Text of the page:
Well, that tire had had it. I started walking back down the road toward Vacha, pushing my bike. Then I realized that, just before the point where I had pulled over, there was a great place to work on a bike. It was the front of a closed used car place and it had a concrete - dry concrete - area with a low wall that I could lean my bike against. I had a spare tire, but it was too large to fit on rear wheel, so I had to remove all the stuff from the bike, remove both wheels, take the front tire and tube off, take the rear tire and tube off, put the tire and tube from the front on the rear wheel and put it back on the bike, take the spare tire - which had been serving as padding for my computer in a front pannier - and a spare tube - I have three - and put them on the front wheel and remount it. No big deal, it took less than half an hour to do that. Then I had to get the front fender, which really isn't big enough for the big 700x47 tire (it is a Conti TT and really about a 700x40 - the tire it replaced is a TT marked 700x37 which is really a 700x32) I just put on the front wheel, to clear the tire. That took some doing, but, less than an hour later, I was back on the road.

It was time for a break, so, a few miles later, I pulled into this opening alongside the road that seemed to go back into the hill alongside the road. There was no sign or information about what was beyond that opening. There was a gate that blocked anything but foot or bicycle traffic - it just cleared my bags - and a grassy opening leading back into the hill.

Note the bad tire on the pannier and the fat front tire on my bike

I slipped my bike through the gate and walked back into a circular area about fifty feet across that was hidden from the road. It was a magical place with beautiful sandstone cliffs forming a semicircle on the side away from the road and steep banks on the other side side through which I had just come. It had a display, like those in a park, describing the sandstone formation. I leaned my bike against the display, put a plastic bag on the wet grass to sit on, and ate my bread and cheese and drank coke while revelling the beauty and peacefulness of this place just 20 feet away from B84.

Then I rode on to Eisenach, about twenty miles away. There was a big, steep, hill, after Markshule and some more climbing before Eisenach, but those hills led up to neat things. The one after Markshule went right through the wind machines on that ridge. Really large machines seem to be grouped, in threes and fours on all the ridges in this part of the country. I'm impressed by the machines and love seeing them turning slowly in the wind as I ride. If they were turning fast, I be having a lot of trouble with the wind! The ridge before Eisenach was great riding through a beautiful forest and then a fine downhill into town.

I'd guess several megawatts at full power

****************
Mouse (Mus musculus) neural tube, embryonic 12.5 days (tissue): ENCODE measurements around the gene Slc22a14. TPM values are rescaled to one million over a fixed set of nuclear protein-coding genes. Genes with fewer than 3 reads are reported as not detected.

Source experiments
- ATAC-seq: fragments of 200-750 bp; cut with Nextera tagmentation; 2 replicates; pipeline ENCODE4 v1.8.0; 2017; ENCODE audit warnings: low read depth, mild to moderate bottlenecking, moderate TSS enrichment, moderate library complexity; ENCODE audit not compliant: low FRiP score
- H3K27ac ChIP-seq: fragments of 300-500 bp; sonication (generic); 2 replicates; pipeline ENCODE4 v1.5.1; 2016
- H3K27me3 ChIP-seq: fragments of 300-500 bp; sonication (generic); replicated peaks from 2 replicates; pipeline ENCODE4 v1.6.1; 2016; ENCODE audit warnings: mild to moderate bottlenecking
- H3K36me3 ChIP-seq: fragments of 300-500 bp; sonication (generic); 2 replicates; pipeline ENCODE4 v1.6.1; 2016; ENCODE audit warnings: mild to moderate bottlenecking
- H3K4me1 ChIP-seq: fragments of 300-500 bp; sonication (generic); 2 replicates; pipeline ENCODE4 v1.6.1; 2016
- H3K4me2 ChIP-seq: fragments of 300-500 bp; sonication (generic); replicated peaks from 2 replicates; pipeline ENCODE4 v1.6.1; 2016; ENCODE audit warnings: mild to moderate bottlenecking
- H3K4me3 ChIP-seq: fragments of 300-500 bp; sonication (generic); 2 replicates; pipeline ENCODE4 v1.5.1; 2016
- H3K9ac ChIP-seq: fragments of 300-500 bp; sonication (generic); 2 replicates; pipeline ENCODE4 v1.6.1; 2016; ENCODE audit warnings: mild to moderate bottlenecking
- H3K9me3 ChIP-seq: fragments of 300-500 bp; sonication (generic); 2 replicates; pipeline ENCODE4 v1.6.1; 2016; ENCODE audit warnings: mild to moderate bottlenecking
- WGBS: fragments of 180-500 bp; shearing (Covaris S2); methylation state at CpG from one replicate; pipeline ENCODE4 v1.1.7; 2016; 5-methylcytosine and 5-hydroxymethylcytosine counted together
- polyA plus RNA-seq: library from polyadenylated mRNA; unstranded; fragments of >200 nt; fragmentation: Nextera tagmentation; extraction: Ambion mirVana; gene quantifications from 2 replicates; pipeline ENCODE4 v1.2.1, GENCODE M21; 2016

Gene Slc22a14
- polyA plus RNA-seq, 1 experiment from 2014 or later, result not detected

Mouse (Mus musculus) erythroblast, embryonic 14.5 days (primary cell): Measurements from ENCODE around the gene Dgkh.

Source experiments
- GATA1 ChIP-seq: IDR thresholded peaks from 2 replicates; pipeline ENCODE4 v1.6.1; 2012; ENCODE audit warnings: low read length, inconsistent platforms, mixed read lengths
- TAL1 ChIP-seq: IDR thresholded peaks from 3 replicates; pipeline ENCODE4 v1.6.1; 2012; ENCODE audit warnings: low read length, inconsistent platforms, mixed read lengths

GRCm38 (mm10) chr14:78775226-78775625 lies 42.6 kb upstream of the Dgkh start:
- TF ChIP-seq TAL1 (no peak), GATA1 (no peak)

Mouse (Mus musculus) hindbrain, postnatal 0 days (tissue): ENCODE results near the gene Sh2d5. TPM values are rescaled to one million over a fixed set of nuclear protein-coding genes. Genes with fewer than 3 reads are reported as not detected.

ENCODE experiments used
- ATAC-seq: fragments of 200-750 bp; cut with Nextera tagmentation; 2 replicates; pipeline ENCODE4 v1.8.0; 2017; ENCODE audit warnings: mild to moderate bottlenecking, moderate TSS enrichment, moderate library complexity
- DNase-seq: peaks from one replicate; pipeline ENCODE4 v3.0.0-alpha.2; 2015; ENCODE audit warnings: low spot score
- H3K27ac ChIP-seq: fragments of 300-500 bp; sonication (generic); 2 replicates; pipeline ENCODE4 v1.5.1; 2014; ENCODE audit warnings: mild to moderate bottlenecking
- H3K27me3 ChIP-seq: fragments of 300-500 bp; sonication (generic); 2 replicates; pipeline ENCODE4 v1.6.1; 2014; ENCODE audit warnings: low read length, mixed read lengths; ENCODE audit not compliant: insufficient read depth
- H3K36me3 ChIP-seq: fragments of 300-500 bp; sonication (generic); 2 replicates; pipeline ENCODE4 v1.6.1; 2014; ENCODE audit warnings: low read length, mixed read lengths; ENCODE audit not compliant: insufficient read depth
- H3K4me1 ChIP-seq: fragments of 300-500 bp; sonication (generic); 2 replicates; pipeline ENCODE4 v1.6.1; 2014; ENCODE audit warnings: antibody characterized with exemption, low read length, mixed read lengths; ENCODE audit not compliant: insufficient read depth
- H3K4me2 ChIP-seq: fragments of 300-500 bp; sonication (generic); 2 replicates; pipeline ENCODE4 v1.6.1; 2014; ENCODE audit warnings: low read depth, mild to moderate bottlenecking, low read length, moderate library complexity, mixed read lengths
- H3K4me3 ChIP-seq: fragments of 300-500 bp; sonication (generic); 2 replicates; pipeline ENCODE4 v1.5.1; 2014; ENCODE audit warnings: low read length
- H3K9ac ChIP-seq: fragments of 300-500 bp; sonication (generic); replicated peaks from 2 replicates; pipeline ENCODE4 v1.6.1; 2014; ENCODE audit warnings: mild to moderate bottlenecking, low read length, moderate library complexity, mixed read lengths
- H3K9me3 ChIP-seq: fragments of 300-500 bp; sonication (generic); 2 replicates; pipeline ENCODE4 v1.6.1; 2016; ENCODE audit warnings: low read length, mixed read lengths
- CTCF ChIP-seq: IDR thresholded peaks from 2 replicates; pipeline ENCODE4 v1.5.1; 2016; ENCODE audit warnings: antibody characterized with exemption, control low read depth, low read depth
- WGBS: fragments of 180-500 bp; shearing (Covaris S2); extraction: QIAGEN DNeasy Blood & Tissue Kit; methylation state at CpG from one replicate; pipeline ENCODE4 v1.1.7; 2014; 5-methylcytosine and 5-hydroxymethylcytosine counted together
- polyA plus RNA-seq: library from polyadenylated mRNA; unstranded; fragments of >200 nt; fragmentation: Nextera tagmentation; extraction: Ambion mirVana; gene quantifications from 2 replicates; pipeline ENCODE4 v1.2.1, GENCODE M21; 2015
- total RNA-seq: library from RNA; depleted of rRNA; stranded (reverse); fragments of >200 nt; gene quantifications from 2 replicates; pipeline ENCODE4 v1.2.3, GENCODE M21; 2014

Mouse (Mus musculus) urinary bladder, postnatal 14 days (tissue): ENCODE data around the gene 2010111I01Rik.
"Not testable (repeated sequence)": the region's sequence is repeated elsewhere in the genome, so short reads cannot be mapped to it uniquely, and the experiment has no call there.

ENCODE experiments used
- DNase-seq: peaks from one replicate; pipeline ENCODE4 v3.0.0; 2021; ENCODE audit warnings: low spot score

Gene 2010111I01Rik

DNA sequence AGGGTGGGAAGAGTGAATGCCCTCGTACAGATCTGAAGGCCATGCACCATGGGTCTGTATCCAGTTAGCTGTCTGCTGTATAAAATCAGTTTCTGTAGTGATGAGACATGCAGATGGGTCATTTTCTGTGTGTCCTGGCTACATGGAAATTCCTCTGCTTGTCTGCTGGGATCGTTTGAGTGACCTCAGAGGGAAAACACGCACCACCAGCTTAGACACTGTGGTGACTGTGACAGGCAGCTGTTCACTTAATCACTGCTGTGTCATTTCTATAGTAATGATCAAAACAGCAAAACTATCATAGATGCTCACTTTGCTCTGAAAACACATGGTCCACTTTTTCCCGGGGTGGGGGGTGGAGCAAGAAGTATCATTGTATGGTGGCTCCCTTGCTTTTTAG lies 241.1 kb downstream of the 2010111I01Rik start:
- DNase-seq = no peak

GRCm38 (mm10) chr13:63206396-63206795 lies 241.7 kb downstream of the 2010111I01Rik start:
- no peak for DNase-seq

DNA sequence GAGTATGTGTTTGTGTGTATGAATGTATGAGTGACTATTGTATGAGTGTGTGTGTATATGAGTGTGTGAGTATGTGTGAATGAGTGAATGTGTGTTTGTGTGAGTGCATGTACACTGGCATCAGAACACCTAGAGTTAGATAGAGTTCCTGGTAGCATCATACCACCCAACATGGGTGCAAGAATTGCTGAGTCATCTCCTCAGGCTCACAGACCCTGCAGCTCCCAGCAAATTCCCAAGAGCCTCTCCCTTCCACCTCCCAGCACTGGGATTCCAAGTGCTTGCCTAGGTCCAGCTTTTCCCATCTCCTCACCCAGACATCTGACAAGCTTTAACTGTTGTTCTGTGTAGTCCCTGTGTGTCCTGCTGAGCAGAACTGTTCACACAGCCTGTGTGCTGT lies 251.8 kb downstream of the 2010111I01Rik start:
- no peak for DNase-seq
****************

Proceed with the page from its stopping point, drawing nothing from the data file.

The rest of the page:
Big, high tech, windmachines, three or four per ridge

I had planned to ride on to Bad Lagenslaza, about fifteen miles, and another ridge or two, beyond Eisenach, but the time spent swapping tires, and the riding in the rain, meant I was running late, so I decided to look for a place in Eisenach. When I first rode into town I was depressed. East Germany can have that effect. I followed, I thought, the signs for the center of town but found no hotels, so after wandering around a bit, I headed on out of town intending to ride on to Bad Lagenslaza. I needed supper - it was after 7 PM - and I needed to figure out which road to take, so I stopped at a McDs. I'm embarrassed to have done that twice in a single day, but my stomach survived.

At McDs I realized I was on the wrong road out of town, but the mapping software has very poor coverage of Eisenbach, so I wasn't sure how to get on the right road. I asked one of the women working there for help. That led to three women, one of whom spoke a little English, trying to help me find my way out of town. They were really nice, but the discussion lasted almost fifteen minutes and I needed to get on down the road. I thanked them, said I thought I could figure it out, and went to put my computer in my pannier. Then it occurred to me that there might be a hotel on my route out of town since it went near the train station, so I went back in and tried to ask the first woman I had spoken to if she knew of a hotel near the train station. She said no, but if I wanted a hotel, her husband, who spoke English, could come and show me the way to one. At least I thought that was what she said since she didn't speak any English.

I figured that there was some connection with a hotel or something so that there was some profit in it for her or her husband, which was good, and it would save me from another hour or two of riding. I also felt that she was being kind and I try never to reject acts of kindness. After all, I was tired, dirty (from the tire change and riding in the rain), wet and looking in need of help <grin>. Ten minuted later her husband drove in, talked with her, and introduced himself to me. Then he asked what I needed in a hotel and offered to lead me to one. It was a mile or so away - I had misread the signs coming into town and missed the zentrum (center) where the hotels were. The first hotel he led me to was perfect. He insisted on coming in and making sure everything was satisfactory; if not we would go on to other hotels. When I offered to pay him for the, much needed, service he said absolutely not. I got a really nice room - overall perhaps the best of this tour - and the good feeling of having been the object of an act of kindness.